U.S. DEPARTMENT OF VETERANS AFFAIRS DEALS BLOW TO BIG PHARMA, SAYS ITS DRUG PRICES ARE INDEED PUBLIC, NOT SECRET - California Drug Price Relief
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U.S. DEPARTMENT OF VETERANS AFFAIRS DEALS BLOW TO BIG PHARMA, SAYS ITS DRUG PRICES ARE INDEED PUBLIC, NOT SECRET

Advocates Say Another Drug Industry Lie to Californians Has Been Exposed

SACRAMENTO – The U.S. Department of Veterans Affairs (DVA) has dealt a significant blow to the centerpiece of the pharmaceutical industry’s attacks on the California drug-price reduction measure, initiative proponents announced today.

In response to a federal Freedom of Information Act (FOIA) request by Californians for Lower Drug Prices, the DVA affirmed that the prices it pays for prescription drugs for the millions of veterans it serves are freely public and that it knows of no exceptions. (FOIA response attached.)

The initiative, which will appear on the November ballot, requires the state of California to pay no more for drugs than is paid by the DVA for the same drugs.  The prices paid by DVA, which it has the power to negotiate with the drug companies, are widely considered to be the lowest of any federal agency. For example, the VA pays only $440 per pill for the hepatitis C cure Sovaldi, less than half the more than $1,000 per pill drugmaker Gilead charges the rest of the country.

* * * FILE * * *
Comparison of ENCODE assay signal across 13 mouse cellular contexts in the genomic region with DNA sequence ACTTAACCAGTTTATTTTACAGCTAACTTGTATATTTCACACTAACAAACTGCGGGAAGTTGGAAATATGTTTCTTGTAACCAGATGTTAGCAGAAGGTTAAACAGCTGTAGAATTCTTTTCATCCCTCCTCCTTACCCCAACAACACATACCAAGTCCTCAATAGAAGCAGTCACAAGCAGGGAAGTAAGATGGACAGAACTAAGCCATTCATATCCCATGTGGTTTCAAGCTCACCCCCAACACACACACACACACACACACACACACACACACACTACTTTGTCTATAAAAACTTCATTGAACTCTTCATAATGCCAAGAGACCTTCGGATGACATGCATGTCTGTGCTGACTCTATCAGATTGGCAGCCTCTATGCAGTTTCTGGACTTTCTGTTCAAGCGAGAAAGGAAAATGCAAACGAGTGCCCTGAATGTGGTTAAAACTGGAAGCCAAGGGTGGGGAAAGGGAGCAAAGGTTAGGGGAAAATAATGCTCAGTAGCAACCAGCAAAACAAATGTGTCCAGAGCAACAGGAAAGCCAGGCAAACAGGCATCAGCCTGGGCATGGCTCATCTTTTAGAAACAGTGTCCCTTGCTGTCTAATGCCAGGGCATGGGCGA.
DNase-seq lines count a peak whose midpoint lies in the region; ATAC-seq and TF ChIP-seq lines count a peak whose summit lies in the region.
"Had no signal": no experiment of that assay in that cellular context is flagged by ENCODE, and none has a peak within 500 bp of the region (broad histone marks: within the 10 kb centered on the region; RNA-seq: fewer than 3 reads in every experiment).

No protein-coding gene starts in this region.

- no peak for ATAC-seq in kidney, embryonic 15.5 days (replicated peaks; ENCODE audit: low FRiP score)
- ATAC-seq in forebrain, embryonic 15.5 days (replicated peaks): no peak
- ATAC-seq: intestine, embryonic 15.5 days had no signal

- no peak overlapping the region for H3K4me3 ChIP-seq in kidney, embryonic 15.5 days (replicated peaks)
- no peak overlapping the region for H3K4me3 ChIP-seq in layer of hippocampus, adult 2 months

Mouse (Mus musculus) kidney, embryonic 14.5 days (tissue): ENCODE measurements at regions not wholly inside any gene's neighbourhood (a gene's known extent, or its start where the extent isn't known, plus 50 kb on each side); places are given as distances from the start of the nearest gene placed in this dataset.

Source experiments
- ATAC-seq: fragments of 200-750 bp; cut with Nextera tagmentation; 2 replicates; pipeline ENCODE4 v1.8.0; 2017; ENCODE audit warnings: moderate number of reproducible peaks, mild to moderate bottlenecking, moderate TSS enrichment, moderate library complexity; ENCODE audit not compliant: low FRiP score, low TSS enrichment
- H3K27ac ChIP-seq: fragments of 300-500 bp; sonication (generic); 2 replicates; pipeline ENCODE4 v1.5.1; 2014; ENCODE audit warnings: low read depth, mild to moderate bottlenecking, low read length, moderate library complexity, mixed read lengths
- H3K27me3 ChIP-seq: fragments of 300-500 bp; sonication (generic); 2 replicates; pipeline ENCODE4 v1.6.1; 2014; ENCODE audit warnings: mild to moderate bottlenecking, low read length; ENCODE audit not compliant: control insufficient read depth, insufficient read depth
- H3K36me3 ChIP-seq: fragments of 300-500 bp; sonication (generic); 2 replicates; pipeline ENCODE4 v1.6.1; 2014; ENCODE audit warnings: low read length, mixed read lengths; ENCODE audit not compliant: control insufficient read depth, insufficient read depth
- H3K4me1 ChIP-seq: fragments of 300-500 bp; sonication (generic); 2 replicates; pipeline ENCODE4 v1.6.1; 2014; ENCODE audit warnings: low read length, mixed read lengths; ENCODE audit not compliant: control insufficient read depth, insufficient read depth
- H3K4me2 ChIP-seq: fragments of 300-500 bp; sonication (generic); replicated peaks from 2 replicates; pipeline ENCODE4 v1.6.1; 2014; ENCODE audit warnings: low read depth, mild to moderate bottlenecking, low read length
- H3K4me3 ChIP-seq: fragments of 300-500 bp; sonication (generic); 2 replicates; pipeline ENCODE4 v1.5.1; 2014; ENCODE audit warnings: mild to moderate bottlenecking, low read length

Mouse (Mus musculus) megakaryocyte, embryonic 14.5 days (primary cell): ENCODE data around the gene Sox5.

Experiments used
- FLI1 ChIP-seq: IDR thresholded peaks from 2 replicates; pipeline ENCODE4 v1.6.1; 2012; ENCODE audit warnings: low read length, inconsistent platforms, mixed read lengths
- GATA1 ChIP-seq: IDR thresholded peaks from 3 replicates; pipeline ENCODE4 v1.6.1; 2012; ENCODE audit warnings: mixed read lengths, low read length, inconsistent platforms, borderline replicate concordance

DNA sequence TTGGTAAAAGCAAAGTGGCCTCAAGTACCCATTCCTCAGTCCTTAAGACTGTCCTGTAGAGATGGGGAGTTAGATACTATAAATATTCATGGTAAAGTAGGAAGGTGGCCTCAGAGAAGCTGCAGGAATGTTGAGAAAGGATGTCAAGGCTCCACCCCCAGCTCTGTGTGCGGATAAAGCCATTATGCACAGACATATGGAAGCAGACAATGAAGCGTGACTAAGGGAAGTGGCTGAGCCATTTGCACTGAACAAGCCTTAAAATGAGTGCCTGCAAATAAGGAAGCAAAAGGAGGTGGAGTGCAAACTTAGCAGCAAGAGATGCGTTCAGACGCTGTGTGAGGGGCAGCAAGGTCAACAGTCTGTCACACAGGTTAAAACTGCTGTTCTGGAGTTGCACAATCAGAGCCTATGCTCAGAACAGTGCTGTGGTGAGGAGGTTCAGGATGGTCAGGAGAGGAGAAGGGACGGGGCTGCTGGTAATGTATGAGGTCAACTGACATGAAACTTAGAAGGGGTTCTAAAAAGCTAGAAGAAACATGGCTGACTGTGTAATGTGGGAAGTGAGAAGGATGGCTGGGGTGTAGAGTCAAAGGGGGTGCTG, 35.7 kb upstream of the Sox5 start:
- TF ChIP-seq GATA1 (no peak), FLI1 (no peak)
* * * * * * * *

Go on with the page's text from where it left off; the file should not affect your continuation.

One of Big Pharma’s arguments has been that such negotiated prices are secret, and therefore the initiative cannot be implemented. “This blows apart big Pharma’s entire argument against our measure,” said Roger Salazar, a spokesperson for the campaign. “From the beginning, the drug industry’s claim has been that our measure can’t be implemented because the DVA keeps those prices confidential.  The DVA itself has not only contradicted that, but also exposed the fact that this is actually a fabrication completely made up by the drug industry itself.”

The drug industry campaign has also suggested the industry will seek to simply raise the prices it charges DVA if California voters pass the drug-pricing measure. But it is a threat Big Pharma cannot unilaterally make good on, since the DVA discount program is required by federal law and the law also caps DVA drug prices.

Shawn Terris, California Democratic Party Veterans Caucus Chair, a former U.S. Marine and a supporter of the measure, said she hopes the news will be a signal to veterans that they are being lied to be the drug industry. “This proposition is good for California.  Good for taxpayers. Good for veterans,” Terris said. “It pains me to see fellow veterans being used as pawns by the drug industry and threatened with higher drug prices. The fact is that Big Pharma is required by federal law to offer reduced prices to DVA, they’re not doing it out of benevolence. We’re just trying to get reduced prices at the state level for all Californians.”

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FEDERAL DEPT. OF VETERANS AFFAIRS RESPONSE